“There were numerous shots fired, and it was 10:50 in the morning. A lot of people were out. People just don’t call the police. People think that somebody else is going to call the police,” he said. “We can never have too many police calls. If you see something, say something. The sooner you do it, the better it is for us.”
Galyen was joined at the town hall by Dumfries Mayor Derrick Wood, Prince William County Supervisor Andrea Bailey, D-Potomac, several Dumfries town councilmembers and a community educator from Action in Community Through Service who works with victims of domestic violence.
Fields: ‘Sometimes being nosy solves crimes’
Galyen said violent crime is on the rise both regionally and nationally, which he blamed on an ongoing shortage of police officers as well as some repeat offenders being released back into communities. The latter, he said, is the result of a combination of factors, including prosecution policies as well as “uncooperative victims, uncooperative witnesses and mistakes made by law enforcement that hinder prosecution.”
Wood and other councilmembers said the goal of the town hall meeting was to discuss steps residents could take steps to improve safety and deter crime. Councilman Brian Fields, a former Dumfries police officer, said neighbors shouldn’t be afraid to “be nosy” and to get to know each other and check on each other in times of distress.
“Sometimes, nosy solves crimes. In today’s times, it’s OK to be nosy. Because if we are nosy, we’re going to solve a lot of these things,” Fields said.
Councilman Tyrone Brown said domestic violence, in particular, seems to be at the root of much of Dumfries’ violent crime. The police department, he said, responds to at least one domestic violence call a month from the Williamstown and South Cove areas.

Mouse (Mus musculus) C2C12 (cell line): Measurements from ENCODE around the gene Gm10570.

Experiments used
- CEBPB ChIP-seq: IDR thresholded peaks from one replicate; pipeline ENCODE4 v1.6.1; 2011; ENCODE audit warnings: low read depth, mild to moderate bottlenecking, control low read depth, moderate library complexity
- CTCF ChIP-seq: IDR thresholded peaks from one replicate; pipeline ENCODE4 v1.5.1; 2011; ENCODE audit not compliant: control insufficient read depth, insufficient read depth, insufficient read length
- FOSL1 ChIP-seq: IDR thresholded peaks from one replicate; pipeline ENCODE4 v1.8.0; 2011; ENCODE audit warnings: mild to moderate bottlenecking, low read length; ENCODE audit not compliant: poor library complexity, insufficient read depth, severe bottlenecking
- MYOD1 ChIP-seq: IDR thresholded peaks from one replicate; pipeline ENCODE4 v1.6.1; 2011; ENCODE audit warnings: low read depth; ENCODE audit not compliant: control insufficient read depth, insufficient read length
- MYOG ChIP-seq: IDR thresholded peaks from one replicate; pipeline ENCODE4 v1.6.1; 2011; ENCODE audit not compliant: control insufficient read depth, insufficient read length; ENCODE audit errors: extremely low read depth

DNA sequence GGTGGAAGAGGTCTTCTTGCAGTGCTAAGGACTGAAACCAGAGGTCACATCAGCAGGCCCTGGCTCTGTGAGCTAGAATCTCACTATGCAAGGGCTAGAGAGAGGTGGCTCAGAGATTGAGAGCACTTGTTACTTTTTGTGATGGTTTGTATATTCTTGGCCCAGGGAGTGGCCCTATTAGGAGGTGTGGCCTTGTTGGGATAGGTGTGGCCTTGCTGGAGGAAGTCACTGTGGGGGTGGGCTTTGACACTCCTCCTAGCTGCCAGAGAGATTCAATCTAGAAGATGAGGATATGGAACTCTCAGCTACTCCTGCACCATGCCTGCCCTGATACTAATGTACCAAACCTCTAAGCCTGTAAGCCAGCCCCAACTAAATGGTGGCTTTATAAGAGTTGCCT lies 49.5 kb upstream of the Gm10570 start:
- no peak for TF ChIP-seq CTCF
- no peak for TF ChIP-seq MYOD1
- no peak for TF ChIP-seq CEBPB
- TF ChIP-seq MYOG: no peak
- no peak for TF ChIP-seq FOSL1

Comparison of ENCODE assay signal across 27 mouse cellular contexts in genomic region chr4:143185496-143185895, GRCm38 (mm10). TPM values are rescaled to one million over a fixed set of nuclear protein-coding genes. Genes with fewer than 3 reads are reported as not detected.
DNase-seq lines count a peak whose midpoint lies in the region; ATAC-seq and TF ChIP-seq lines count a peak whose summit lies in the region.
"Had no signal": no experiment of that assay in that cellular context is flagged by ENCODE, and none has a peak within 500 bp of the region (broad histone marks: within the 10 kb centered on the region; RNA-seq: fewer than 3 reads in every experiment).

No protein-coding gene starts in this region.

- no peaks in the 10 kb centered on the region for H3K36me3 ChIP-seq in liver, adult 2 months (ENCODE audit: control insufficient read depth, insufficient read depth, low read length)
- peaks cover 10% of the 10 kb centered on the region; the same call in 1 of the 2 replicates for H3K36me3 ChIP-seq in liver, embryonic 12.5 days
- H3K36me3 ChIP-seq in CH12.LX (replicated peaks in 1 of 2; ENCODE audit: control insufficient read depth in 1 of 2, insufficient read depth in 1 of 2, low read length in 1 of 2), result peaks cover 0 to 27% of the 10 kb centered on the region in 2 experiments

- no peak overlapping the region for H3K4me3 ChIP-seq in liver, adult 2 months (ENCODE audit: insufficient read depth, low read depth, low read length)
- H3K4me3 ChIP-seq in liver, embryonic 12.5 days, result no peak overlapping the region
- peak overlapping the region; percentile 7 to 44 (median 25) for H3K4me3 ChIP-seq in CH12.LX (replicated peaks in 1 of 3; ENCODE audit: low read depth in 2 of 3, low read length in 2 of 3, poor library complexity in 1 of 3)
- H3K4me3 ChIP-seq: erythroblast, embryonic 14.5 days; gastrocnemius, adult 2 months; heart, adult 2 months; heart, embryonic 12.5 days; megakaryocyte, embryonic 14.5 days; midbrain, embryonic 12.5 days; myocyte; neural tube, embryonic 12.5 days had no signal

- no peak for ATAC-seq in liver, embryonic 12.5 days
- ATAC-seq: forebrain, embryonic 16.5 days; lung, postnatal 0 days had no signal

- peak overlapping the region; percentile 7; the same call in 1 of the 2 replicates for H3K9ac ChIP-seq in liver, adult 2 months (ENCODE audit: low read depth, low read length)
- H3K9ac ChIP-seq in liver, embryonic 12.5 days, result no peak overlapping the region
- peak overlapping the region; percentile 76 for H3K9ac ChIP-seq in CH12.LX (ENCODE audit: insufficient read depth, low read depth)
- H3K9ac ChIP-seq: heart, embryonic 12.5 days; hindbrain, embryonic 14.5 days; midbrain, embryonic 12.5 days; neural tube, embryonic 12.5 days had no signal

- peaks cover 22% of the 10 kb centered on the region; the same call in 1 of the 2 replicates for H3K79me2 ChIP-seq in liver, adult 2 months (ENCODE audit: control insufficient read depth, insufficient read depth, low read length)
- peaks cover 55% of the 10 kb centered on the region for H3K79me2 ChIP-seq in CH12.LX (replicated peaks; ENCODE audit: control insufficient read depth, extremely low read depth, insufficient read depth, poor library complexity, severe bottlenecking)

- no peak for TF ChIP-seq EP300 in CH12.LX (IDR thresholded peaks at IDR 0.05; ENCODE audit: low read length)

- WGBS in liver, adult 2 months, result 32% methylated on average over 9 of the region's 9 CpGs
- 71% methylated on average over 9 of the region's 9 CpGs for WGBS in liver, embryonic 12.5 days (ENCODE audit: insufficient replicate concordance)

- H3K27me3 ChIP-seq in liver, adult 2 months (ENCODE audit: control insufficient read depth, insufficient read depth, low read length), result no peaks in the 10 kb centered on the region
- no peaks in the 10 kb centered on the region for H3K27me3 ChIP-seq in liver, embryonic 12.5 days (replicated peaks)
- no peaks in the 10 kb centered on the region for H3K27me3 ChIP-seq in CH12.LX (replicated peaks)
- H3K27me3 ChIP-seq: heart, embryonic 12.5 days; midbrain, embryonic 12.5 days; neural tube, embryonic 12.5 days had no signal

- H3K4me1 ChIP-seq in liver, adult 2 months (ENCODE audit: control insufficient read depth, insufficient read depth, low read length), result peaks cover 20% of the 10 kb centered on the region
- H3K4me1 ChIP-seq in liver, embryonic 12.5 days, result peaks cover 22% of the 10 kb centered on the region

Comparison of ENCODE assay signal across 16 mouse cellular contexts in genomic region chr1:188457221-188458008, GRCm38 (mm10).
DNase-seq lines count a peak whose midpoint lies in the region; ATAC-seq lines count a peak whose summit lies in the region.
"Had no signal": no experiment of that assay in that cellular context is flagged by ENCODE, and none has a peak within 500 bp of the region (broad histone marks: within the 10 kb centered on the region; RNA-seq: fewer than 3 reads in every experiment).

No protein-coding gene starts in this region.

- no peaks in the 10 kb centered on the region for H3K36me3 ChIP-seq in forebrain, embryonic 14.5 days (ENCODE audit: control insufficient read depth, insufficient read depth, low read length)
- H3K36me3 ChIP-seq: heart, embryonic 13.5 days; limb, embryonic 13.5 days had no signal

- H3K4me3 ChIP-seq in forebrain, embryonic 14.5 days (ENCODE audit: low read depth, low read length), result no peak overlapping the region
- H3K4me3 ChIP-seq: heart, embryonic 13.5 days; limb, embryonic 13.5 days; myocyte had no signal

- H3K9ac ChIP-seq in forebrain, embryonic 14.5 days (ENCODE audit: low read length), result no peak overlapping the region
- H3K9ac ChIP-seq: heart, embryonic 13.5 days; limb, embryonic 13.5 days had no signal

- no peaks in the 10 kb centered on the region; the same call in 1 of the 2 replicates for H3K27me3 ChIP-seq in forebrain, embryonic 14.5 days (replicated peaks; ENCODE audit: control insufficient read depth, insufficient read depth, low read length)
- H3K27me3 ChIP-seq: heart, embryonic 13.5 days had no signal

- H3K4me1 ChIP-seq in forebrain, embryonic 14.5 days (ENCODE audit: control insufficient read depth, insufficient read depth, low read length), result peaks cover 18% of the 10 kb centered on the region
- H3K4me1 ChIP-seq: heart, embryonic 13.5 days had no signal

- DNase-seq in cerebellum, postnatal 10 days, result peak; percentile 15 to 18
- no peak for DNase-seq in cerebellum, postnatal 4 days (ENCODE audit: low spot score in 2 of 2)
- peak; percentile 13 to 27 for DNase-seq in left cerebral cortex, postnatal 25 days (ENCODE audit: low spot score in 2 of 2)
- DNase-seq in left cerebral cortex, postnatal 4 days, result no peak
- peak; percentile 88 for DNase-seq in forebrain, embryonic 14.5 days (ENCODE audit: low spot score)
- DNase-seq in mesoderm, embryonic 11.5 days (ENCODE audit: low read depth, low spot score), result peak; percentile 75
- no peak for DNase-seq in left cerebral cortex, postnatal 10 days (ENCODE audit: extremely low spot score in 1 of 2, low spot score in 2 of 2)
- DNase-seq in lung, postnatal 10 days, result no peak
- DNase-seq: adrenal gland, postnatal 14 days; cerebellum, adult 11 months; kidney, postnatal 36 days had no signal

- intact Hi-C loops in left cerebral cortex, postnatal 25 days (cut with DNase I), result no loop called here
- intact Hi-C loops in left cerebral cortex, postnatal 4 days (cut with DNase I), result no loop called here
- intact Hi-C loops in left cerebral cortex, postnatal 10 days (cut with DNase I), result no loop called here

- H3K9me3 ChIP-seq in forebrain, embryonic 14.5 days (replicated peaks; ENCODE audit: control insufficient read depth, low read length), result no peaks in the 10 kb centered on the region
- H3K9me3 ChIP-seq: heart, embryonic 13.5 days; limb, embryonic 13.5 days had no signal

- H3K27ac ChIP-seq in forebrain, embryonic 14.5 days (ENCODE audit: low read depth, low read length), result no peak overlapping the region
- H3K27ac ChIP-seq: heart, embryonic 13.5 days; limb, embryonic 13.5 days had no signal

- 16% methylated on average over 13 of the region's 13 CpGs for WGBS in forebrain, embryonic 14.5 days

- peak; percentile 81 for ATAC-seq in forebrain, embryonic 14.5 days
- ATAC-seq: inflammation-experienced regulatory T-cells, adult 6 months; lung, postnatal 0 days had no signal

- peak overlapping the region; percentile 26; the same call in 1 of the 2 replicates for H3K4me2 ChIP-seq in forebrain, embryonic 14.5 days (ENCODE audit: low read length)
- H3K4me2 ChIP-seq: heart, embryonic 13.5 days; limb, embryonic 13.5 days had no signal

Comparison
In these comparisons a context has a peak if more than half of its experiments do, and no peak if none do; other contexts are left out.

“The Town of Dumfries, for the last four or five years, has been ranked among the top 10 safest communities in the state,” said Wood. “So we don’t have a lot of violent crimes, burglaries, car jackings … What you have seen is a few types of one-offs, some domestic situations.”
Dumfries had at least four shootings in 2022, two of which were fatal. On Nov. 12, a 44-year-old man was gunned down and killed in Williamstown while driving his car down a side street. In May, a 52-year-old man died after he was found suffering from gunshot wounds in a parking lot off Old Triangle Road.
About 20 people attended the town hall, including the Williamstown HOA President Carrie Smith and Vice President Angelique Combs. Both said they knew their assigned police officer well and frequently saw her in their community.
Still, Combs suggested that the town police use the community’s pool house as a regular stopping place and said she is investigating grants to fund a security camera system for the neighborhood. Now, police rely on individual residents’ “Ring” cameras and similar devices to gather evidence when crimes occur.
In an interview after the meeting, Combs said there should be more recreational and afterschool programming available for young people in Dumfries. She noted that she works for the afterschool child-care program in Fairfax County, which is available to families both during the school year and in the summer on a sliding-scale fee schedule. Prince William County schools offer afterschool care but not in the summer and not on a sliding-fee scale based on income.